Perennial vegetables

Perennial Vegetables (Asparagus).

 

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Asparagus in raised garden bed
 
 
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 Page 1
Growing Asparagus
 

Long Term Planning

In these days of international trade, asparagus is unusual in that it is here for a brief period only. It is a luxury vegetable with a taste so sublime it defies description.
Growing Asparagus: For planting asparagus in the spring prepare the soil in the autumn by digging the plot over and adding a compost or well rotted manure (about thirty kilos per ten square metres) as well as a complete organic fertiliser (thirty to forty grammes per square metre). Make sure you remove all weeds because  asparagus does not like competition, but never hoe around asparagus or they will not thrive. Asparagus prefers light sandy soil, so create its perfect environment by lightening the soil with non acid river sand which is available from garden centres.
         Once you have harvested the asparagus, cover the asparagus bed with manure as well as making sure you cut back the stems to ground level once they have turned yellow or brown in colour.
Choosing your asparagus: Plants that have either male or female flower are known as 'dioecious perennials', of which asparagus is one. Male plants produce the more vigorous shoots, but you can only tell whether asparagus is female is by their red berries in the summer. So to get either male or female plants you will have to trust your supplier. Asparagus roots must be fresh before planting, so do not buy plants with dry roots and if you cannot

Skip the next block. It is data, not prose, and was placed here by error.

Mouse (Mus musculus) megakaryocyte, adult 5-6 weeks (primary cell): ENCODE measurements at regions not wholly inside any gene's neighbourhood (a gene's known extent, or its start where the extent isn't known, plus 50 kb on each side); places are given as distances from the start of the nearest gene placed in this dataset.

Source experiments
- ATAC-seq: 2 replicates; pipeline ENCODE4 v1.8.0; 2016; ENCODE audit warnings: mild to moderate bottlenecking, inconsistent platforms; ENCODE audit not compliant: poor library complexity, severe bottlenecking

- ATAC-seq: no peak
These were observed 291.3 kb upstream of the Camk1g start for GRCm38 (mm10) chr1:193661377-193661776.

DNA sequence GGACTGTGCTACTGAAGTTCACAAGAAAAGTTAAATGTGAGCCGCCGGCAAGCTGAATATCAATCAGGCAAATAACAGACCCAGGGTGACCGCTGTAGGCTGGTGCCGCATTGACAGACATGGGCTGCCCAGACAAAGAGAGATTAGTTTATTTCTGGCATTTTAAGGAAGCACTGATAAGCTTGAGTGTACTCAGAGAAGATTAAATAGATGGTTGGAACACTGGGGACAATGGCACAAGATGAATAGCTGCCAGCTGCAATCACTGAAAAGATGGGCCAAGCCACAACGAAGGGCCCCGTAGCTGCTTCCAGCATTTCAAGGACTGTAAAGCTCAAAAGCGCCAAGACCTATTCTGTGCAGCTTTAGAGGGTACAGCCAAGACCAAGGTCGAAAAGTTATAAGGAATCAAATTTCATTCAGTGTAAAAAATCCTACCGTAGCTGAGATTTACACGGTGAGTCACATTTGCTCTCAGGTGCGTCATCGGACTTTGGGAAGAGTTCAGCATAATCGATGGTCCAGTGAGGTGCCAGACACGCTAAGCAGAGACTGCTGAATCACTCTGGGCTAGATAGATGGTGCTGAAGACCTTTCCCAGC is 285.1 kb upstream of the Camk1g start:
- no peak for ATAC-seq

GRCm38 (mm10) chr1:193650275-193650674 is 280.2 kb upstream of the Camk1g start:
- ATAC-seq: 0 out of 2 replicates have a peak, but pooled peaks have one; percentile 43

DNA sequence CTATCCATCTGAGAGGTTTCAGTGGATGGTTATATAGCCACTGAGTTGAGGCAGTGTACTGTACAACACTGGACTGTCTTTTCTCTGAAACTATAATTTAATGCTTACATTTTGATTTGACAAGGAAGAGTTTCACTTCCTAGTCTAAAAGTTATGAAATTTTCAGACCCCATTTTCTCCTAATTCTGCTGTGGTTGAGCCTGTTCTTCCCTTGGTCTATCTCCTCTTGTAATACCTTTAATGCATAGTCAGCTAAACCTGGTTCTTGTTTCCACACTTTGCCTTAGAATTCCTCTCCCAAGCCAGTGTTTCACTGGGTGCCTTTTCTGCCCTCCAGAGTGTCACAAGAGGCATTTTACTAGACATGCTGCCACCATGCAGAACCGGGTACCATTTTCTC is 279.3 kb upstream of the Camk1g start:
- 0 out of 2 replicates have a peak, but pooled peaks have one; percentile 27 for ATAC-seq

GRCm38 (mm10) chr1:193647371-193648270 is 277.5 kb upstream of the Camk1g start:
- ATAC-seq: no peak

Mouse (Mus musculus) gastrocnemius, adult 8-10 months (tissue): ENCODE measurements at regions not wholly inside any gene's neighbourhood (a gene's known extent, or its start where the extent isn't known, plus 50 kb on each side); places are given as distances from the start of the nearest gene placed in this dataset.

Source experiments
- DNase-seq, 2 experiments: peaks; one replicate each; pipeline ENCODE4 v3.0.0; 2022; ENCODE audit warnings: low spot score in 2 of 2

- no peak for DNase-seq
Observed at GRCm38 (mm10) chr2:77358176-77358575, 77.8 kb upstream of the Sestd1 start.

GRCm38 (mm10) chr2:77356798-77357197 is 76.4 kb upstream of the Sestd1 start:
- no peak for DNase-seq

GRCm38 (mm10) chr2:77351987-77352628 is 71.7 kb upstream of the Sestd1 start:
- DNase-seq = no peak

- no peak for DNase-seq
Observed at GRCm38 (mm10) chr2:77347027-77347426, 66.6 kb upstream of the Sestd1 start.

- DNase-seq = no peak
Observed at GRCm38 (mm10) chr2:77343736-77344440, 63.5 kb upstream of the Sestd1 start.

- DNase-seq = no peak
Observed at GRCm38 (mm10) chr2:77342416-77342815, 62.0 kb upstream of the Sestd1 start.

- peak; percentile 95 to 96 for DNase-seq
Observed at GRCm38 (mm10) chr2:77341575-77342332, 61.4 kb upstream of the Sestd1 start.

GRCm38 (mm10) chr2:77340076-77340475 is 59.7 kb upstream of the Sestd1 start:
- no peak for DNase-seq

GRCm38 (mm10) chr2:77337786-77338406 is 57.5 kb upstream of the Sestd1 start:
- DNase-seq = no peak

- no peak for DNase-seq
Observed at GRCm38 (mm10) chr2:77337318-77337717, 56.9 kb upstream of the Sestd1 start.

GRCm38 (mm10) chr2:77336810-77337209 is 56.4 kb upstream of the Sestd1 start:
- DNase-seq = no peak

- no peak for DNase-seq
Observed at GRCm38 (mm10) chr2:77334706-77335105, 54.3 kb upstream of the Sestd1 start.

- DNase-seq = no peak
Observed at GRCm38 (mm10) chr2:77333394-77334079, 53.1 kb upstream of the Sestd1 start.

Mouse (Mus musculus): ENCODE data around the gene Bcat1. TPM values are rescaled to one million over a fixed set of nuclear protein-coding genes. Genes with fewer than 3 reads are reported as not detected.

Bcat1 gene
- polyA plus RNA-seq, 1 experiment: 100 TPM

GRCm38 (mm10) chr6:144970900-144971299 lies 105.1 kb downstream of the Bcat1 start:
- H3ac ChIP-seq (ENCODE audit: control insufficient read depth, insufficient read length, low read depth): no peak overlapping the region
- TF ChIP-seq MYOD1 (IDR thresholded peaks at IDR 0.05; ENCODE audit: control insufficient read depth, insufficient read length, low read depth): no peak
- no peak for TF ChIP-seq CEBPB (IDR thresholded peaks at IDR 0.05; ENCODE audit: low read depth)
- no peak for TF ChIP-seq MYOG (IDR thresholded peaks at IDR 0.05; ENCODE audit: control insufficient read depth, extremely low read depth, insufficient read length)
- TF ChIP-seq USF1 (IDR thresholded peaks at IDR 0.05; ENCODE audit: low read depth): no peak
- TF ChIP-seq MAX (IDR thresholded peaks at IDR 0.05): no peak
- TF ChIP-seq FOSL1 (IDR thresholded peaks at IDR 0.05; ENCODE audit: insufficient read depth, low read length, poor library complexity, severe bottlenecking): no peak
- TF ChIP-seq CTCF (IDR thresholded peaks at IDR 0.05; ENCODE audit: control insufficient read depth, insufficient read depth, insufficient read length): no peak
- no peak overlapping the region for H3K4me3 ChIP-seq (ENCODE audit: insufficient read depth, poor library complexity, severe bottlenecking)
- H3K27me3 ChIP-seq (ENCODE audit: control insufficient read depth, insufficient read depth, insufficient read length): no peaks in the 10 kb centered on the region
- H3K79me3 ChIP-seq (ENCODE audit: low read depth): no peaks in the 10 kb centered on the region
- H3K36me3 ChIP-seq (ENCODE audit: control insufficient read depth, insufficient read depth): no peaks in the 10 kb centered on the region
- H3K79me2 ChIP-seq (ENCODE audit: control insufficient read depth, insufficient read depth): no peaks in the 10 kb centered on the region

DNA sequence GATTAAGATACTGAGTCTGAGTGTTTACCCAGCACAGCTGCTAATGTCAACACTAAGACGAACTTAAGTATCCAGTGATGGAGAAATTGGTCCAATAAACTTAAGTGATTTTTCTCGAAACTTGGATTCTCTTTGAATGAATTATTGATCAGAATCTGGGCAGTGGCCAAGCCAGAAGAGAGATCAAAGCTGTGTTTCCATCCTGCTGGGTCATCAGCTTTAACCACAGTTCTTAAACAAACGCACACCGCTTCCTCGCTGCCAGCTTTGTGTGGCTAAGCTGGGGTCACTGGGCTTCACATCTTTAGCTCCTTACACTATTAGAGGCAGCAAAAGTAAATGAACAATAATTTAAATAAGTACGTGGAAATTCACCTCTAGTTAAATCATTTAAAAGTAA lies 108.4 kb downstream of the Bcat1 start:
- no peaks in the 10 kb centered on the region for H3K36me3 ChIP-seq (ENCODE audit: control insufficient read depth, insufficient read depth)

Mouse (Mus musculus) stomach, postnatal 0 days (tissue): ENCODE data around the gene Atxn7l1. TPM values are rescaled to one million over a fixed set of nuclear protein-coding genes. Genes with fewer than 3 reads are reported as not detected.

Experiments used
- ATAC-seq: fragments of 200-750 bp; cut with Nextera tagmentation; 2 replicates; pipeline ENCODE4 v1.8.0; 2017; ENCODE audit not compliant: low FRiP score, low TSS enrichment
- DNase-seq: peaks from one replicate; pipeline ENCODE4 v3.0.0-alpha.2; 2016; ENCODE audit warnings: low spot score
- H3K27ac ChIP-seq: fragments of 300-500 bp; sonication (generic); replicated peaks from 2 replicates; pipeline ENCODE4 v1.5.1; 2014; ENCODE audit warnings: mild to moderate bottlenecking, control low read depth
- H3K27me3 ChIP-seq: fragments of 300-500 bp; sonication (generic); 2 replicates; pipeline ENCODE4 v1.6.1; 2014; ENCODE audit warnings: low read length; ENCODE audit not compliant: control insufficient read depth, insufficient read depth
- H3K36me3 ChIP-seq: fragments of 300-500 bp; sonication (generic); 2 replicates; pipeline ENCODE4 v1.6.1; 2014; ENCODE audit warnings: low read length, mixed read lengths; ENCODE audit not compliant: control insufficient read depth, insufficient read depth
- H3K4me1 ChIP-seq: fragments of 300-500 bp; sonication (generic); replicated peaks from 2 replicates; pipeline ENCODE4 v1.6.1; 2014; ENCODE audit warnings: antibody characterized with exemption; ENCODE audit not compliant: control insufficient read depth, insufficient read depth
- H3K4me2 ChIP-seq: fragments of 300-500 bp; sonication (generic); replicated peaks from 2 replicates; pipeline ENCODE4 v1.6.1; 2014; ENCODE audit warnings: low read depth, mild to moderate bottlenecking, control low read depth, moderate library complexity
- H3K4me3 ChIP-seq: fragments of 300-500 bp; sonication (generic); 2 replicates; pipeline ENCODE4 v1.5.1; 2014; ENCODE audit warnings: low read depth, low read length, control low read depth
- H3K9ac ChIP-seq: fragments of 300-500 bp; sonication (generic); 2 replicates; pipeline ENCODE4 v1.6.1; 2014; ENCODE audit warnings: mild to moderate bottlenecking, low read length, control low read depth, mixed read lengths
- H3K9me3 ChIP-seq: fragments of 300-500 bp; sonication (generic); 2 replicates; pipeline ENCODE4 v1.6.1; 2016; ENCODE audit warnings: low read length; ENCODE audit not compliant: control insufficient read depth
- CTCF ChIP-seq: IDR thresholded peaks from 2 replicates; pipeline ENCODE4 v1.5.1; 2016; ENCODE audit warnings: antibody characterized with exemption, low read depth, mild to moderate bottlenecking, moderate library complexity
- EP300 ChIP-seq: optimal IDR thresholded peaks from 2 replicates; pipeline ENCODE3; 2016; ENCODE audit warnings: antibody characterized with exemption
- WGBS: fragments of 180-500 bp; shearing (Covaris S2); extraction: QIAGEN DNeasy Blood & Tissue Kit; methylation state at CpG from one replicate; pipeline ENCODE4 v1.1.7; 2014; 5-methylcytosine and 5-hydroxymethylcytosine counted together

Asparagus-flower
plant the roots immediately, cover them with a damp cloth or with damp sand.
Harvesting: Harvest asparagus in April or May, when the tips of the young green shoots are ten to fifteen centimetres long, cutting it off at an angle with a sharp knife
Asparagus-Tip
just below the level of the soil. It is best harvested in its second or third year, when the plants roots are well established. If you start harvesting the shoots too soon the plant will be weakened and it is possible that the following years crop will be affected.
Asparagus and Plaster: Asparagus loves sulphur and calcium, two of the basic  chemical elements used to make plaster.
So if you get the chance to obtain  plaster from house restoration or some other source lay pieces of plaster on the top of your asparagus bed in the Autumn (two kilograms per square metre). The winter frost will break it down and incorporate it into the soil.
Growing Asparagus
 

Spring
Summer
Autumn
Winter
Asparagus 'Giant Mammoth'
Copes well with heavy soil: transplant in early summer if sown.
 
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Asparagus 'Andreas F1'
Very productive high quality hybrid: transplant in early summer if sown.
 
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Asparagus 'Martha Washington'
Popular traditional American variety: transplant in early summer if sown.
 
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Growing Asparagus
 
Soil
soil for aubergines
 Well fed, free draining  andsandy.  pH  level  of between  6.5  and 7.5. Low nitrogen  levels.
Pests & diseases
aubergine diseases
Slugs, asparagus bettle and violet root rot can all cause problems for asparagus.
 
Feeding
Feeding your  aubergines
The ground  should  be well
manured  before asparagus
is planted  in it.
 
Site
site for aubergines
Asparagus prefers  a
situation that is open but
not exposed  to the elements.
 
 
General
care
General-aubergine-care
 Keep  weeds
down. Mulch  with manure in
late winter.  Cut  dying foliage back when it turns yellow.
 
Watering
 
watering your aubergines
Prefers  a good amount  of
moisture but at all costs must  not become
waterlogged.
 

 
 
 
 
 
Asparagus
 
Trowel-when-to-plant
 
When to Plant your asparagus.
 
Tomato-Harvest-Basket
 
When to Harvest your asparagus.
 

 

 
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